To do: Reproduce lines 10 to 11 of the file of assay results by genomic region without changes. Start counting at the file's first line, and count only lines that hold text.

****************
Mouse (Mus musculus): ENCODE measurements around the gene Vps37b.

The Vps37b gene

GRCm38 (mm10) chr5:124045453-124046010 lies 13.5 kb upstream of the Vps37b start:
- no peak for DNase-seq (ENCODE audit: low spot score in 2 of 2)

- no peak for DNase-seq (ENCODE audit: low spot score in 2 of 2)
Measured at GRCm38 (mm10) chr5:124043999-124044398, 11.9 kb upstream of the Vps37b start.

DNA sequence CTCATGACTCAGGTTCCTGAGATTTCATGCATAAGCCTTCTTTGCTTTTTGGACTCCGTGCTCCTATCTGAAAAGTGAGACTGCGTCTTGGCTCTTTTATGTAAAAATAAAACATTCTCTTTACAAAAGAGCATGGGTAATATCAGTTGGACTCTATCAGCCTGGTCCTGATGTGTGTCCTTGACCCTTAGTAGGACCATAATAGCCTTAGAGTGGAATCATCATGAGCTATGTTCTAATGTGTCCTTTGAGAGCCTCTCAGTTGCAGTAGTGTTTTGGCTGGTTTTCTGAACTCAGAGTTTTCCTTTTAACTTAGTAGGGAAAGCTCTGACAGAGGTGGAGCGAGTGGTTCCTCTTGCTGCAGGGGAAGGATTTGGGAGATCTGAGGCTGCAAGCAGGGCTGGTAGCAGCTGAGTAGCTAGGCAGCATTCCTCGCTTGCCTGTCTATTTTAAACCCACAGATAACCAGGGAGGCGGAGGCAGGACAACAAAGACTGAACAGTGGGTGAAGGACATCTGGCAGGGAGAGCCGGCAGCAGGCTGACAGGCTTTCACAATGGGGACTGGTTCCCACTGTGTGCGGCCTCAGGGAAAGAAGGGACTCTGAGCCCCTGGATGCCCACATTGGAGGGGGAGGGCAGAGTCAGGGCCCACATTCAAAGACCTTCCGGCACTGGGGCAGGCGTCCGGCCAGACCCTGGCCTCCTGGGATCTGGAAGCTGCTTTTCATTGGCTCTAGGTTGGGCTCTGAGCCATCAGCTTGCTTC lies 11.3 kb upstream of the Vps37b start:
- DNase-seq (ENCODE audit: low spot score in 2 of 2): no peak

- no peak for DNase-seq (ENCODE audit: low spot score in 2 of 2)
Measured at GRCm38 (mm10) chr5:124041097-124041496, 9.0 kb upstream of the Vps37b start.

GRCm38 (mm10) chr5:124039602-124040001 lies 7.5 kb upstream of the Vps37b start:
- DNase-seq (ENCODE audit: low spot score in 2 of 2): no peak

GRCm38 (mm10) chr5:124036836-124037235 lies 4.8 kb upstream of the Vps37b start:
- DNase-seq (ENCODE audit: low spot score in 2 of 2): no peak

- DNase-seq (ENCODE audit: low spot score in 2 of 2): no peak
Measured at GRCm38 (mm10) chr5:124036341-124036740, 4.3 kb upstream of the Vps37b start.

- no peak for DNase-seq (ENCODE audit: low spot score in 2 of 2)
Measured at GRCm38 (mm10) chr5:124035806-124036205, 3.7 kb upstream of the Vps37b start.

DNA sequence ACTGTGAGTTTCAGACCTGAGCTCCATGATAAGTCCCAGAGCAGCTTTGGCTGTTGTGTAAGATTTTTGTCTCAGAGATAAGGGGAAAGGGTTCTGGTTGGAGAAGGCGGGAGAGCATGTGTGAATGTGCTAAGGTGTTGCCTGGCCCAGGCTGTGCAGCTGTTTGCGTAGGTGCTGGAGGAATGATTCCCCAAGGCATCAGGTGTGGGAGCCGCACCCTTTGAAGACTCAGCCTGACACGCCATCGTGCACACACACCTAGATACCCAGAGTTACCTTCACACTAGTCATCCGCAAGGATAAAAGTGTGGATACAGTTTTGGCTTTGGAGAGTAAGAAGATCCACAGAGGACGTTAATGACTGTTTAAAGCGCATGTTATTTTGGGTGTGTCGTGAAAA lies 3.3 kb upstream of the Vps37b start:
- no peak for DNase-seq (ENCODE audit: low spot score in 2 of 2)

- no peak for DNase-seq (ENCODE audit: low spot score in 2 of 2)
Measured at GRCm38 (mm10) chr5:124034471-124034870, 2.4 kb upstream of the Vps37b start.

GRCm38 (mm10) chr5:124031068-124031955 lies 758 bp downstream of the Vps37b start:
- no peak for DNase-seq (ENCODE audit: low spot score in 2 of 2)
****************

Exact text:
Measured at GRCm38 (mm10) chr5:124041097-124041496, 9.0 kb upstream of the Vps37b start.

GRCm38 (mm10) chr5:124039602-124040001 lies 7.5 kb upstream of the Vps37b start: